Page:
First, we must realize that it is difficult to answer this question with any certainty. There were no scientific opinion polls in the 1920s. Therefore, we have no statistical data to tell us what percent of the people felt that segregation was acceptable. We can only infer their attitudes from other evidence.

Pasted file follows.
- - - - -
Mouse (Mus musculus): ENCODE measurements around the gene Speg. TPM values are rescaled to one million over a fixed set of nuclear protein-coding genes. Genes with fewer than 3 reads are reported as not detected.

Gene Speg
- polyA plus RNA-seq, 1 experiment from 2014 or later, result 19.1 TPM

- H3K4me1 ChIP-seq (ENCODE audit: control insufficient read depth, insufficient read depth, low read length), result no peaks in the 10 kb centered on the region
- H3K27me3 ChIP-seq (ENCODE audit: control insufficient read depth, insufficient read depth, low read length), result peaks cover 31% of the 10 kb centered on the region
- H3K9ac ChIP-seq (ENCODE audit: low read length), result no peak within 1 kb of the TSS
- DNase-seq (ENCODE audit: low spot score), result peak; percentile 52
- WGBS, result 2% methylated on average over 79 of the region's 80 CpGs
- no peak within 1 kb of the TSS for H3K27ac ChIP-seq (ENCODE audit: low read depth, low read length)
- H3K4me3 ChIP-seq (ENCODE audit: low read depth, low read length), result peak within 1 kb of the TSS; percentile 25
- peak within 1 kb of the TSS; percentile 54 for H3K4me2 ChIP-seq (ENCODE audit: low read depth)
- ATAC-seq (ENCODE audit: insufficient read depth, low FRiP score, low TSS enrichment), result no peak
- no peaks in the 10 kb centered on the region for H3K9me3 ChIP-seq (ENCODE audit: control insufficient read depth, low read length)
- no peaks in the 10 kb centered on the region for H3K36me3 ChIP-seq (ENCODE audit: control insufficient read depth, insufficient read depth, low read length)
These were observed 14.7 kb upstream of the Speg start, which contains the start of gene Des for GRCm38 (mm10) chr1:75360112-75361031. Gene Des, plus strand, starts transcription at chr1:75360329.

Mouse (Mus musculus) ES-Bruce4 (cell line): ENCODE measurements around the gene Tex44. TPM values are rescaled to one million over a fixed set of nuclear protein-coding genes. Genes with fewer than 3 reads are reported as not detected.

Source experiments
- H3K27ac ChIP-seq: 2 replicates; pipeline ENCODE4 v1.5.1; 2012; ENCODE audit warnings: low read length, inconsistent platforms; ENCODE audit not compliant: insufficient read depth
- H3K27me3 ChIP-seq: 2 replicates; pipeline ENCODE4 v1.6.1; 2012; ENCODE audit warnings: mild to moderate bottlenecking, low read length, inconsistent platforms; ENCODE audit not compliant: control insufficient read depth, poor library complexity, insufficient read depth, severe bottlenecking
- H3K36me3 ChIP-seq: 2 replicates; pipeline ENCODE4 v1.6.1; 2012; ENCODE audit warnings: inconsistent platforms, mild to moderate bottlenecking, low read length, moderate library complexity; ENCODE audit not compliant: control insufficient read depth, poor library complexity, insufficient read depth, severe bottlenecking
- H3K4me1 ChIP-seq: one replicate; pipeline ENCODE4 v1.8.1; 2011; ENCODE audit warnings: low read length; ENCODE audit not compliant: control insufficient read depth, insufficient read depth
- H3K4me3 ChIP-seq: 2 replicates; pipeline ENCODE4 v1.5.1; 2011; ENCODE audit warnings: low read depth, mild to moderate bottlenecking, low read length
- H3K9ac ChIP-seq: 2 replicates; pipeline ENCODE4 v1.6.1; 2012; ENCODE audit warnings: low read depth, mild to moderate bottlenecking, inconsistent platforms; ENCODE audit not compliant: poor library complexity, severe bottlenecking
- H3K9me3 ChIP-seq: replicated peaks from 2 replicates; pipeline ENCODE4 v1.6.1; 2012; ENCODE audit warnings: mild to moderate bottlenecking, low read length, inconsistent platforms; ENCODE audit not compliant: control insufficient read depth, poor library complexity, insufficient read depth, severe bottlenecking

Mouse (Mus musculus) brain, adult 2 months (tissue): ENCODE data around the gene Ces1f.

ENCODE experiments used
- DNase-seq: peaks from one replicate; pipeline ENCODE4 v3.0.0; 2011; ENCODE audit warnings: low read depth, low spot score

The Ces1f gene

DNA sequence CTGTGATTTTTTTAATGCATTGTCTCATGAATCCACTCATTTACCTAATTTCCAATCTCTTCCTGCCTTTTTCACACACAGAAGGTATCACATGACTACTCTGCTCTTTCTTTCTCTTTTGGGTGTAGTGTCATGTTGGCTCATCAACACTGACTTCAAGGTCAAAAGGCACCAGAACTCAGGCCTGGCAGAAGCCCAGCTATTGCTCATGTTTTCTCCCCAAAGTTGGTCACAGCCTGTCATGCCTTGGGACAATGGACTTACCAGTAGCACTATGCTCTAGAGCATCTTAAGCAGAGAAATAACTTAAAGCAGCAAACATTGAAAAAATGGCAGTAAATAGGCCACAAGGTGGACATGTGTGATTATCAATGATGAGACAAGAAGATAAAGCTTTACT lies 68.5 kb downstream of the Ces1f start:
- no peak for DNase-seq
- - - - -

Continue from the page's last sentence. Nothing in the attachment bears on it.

The other evidence strongly implies that Americans on the whole did not care about segregation. They did not see it as any sort of an injustice. African Americans surely did see it in this way, but they were a minority and lacked almost any political power. We can infer that whites did not care about segregation because there were no outcries against it or attempts to do away with it. There were no protests about the fact that African American soldiers in World War I had been discriminated against as they served their country. On the home front, there were instances of murders of African Americans who tried to live in white neighborhoods. In short, there is very little to give us any impression that white people were unhappy with segregation.